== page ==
Optimizing Long-Haul TCP Throughput
TCP, or Transmission Control Protocol, is the primary layer-4 communication protocol for file
copies, database synchronization, and related tasks over the WAN.
Many of these TCP synchronization tasks, such as database replication or rsync over ssh, are very
dependent on single-stream TCP throughput to maintain the replication consistence and latency
required to meet business objectives such as RTO and RPO.
Without specific performance optimizations for high-bandwidth long-haul networks, TCP
throughput is a function of network latency.
If we assume a standard TCP window size of 64 kilobytes and cross-country latency of 80
milliseconds, the maximum possible single-stream throughput with no packet loss is:
When TCP was designed in the 1970s, the fastest long-haul networks available had far less than
1 megabit of available bandwidth for all traffic, let alone 6, so this was not a design consideration.
Optimizing Performance – Window Scaling
IETF RFC 1323 defines TCP window scaling, as an optional feature to improve performance over
“Long, Fat Networks”. These are networks with high throughput (generally in excess of 10 megabits),
but with high latency (due to geographic distance and speed-of-light delays).
TCP window scaling, if enabled, automatically scales the window to optimize the throughput of the
connection. If we work backwards, and use the bandwidth delay product, let’s say we need 50 megabits
of throughput over a link with 100ms latency.
50 megabits * 100 milliseconds = 512 kilobyte TCP window
While it is possible to hand-optimize this value for specific situations, the best practice is to enable
automatic window scaling. On Linux, this is accomplished by:
sysctl –w net.ipv4.tcp_window_scaling=1
add net.ipv4.tcp_window_scaling=1 to /etc/sysctl.conf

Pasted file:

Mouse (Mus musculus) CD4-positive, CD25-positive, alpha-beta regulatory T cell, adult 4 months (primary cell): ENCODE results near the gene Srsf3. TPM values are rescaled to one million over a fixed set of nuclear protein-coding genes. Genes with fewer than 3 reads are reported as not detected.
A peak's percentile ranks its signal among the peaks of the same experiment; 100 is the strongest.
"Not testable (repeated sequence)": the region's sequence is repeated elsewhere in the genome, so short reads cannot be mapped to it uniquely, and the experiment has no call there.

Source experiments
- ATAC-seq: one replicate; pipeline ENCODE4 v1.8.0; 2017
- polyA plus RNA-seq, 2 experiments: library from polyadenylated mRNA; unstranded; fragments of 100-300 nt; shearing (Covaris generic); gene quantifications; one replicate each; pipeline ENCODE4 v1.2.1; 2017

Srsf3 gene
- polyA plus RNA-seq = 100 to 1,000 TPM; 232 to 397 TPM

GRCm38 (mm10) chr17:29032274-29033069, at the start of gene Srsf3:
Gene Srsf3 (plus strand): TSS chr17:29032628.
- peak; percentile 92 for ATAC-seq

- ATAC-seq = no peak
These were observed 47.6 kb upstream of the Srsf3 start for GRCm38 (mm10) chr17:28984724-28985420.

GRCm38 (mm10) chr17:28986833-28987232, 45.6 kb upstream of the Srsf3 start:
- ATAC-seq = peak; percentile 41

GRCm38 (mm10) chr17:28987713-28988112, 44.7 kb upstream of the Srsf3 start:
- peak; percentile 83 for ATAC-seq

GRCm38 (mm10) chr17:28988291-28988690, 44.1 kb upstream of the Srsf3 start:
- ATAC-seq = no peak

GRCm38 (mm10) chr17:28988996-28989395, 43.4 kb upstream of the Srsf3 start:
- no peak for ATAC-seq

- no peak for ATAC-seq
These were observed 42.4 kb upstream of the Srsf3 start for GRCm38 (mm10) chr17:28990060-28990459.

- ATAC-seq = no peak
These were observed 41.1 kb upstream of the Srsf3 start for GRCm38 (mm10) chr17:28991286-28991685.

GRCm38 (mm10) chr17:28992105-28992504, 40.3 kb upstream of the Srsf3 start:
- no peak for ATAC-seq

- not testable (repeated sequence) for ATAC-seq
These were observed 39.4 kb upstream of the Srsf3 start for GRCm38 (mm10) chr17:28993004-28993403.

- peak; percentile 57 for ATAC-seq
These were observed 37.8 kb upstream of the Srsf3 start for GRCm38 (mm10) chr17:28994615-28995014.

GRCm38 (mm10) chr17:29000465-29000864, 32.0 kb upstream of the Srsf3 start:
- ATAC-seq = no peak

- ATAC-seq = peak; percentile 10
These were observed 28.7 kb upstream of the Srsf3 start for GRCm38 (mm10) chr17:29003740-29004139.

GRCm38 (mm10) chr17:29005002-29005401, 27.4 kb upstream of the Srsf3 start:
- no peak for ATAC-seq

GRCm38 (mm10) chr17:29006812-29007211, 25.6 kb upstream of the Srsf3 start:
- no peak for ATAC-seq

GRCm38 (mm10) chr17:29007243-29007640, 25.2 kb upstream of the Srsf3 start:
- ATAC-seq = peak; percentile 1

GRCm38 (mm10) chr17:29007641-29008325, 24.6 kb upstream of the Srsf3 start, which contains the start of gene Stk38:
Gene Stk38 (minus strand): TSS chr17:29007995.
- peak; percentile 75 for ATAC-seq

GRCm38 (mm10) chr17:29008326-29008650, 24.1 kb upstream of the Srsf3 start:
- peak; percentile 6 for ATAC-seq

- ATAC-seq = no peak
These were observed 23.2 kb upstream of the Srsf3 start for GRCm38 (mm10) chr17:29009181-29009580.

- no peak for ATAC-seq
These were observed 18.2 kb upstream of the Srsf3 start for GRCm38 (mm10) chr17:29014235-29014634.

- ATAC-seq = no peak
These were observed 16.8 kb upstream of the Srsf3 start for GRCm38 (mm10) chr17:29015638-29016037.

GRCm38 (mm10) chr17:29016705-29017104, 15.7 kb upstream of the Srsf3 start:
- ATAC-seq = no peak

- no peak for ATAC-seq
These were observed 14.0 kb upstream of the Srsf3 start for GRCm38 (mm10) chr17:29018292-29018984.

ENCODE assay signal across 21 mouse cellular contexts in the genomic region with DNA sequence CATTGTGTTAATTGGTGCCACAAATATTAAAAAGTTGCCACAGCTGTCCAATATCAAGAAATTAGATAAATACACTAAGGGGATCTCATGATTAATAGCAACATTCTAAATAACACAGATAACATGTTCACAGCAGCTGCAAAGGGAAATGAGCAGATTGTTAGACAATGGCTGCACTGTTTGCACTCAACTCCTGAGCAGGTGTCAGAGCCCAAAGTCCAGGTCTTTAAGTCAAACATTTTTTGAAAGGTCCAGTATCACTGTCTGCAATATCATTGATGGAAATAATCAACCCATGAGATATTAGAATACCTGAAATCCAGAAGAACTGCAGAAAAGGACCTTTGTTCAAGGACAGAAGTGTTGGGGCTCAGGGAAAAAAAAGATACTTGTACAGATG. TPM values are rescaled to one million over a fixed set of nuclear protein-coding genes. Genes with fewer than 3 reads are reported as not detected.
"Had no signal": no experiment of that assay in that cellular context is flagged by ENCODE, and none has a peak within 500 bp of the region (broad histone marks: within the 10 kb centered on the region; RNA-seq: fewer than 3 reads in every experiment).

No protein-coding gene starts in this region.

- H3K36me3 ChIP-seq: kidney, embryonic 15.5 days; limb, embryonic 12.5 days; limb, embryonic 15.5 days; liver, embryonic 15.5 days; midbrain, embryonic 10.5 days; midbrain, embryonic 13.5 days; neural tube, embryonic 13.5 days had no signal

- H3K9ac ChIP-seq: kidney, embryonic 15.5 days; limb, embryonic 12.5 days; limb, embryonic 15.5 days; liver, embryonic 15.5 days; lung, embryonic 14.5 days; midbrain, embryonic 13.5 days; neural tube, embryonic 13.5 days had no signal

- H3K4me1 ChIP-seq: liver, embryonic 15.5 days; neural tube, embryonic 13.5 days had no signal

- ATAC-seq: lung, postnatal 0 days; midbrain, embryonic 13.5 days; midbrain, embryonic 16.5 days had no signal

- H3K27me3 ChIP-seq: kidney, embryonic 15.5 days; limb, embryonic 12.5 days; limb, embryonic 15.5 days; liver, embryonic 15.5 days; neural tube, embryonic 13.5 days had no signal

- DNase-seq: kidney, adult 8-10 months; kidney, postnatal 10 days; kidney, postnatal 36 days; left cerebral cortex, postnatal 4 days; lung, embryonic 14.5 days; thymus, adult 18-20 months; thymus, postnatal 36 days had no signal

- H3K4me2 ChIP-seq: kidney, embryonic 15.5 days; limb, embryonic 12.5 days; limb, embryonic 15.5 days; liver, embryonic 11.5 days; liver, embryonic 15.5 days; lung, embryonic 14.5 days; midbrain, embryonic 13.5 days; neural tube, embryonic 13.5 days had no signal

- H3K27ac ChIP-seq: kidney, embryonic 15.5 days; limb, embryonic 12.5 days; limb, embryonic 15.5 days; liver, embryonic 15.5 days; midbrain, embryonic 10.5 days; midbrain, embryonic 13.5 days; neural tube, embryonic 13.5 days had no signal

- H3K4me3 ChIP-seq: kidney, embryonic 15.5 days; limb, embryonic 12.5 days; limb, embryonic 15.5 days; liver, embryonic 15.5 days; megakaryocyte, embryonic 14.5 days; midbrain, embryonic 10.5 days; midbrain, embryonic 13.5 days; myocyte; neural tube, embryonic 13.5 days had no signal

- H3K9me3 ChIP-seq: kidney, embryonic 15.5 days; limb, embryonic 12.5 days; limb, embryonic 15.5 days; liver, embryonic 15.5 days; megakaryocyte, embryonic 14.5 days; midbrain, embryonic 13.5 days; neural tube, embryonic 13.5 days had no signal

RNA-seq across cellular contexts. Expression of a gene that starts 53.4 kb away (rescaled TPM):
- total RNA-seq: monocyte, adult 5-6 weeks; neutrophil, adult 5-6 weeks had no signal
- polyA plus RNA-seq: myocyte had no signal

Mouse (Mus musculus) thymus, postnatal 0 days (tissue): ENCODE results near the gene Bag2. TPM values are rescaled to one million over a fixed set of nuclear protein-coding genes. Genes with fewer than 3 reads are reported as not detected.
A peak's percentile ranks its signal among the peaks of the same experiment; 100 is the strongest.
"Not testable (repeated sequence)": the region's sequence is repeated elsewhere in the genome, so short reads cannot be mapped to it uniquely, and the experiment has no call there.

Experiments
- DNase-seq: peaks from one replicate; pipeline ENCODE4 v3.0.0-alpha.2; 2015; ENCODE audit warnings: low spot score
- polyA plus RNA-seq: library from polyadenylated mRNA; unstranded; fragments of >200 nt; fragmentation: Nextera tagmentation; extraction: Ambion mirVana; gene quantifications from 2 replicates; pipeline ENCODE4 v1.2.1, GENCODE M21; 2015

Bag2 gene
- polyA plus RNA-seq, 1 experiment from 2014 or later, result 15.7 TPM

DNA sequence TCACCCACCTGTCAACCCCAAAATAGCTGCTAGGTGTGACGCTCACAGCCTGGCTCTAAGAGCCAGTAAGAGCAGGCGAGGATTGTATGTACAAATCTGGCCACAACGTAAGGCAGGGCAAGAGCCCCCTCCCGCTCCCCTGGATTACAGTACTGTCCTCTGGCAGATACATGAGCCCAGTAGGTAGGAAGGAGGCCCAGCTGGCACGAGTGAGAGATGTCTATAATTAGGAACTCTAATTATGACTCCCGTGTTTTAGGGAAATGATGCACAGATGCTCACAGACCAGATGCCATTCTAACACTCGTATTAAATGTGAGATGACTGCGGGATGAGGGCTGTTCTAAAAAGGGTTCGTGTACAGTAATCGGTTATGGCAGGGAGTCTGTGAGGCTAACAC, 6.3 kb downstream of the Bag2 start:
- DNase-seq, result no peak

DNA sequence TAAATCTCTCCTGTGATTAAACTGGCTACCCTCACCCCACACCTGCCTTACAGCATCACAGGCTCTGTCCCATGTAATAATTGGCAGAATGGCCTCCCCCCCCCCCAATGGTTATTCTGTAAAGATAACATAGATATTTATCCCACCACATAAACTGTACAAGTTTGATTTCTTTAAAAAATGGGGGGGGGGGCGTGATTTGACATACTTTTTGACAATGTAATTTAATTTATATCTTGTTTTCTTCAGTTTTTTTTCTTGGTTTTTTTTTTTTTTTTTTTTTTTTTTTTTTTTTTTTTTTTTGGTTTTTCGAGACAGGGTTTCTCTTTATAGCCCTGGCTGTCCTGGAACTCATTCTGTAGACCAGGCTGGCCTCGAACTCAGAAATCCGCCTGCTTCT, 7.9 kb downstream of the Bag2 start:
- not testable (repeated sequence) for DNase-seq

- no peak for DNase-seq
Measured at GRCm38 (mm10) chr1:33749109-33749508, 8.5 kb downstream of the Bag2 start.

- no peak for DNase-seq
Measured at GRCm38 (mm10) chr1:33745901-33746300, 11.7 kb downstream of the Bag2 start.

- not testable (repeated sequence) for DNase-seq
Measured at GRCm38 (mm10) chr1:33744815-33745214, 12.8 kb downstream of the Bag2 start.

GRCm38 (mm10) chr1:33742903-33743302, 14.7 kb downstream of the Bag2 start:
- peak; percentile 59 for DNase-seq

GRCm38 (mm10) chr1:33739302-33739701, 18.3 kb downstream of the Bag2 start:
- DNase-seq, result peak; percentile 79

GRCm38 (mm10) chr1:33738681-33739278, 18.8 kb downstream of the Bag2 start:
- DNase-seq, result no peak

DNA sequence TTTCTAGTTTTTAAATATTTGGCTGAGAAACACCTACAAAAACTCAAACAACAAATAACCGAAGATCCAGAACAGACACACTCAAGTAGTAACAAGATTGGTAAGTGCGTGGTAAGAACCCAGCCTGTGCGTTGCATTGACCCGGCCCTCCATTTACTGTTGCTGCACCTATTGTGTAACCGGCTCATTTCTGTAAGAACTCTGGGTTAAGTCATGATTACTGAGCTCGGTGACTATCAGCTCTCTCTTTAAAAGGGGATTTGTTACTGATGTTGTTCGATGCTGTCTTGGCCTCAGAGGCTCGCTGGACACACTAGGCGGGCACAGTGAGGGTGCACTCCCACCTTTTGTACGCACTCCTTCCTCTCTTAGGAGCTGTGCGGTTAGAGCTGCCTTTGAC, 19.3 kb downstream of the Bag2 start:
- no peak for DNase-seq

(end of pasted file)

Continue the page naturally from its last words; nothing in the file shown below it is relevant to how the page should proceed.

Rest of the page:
Optimizing Performance – Selective Acknowledgement
By default, a single lost packet can result in retransmission of an entire window worth of packets.
On long-fat networks such as your typical WAN, this can be a substantial amount of data.
To resolve this problem, TCP Selective Acknowledgement, defined in RFC 2018, allows the receiving
system to acknowledge all packets received even if an intermediate packet has not been received.
This results in retransmission of only the lost packets, instead of an entire window worth of data.
To enable selective acknowledgements on a Linux host:
sysctl –w net.ipv4.tcp_sack=1
add net.ipv4.tcp_sack=1 to /etc/sysctl.conf
Before and After
This is a real-world example, within a specific business unit of a leading Silicon Valley based software
company. This involved replication traffic between two datacenters (one east coast, one west coast) over a
link with 90ms latency.
Throughput before optimization: 5 mb/sec
Throughput after optimization: 66 mb/sec
TCP window scaling can lead to increased host memory consumption due to the larger send and receive
buffers. This is generally not an issue with modern hardware with multiple gigabytes of RAM
TCP window scaling and selective acknowledgements may not be supported by some older firewall
implementations. This is generally not an issue with current products from top-tier network vendors such
as Cisco and Juniper.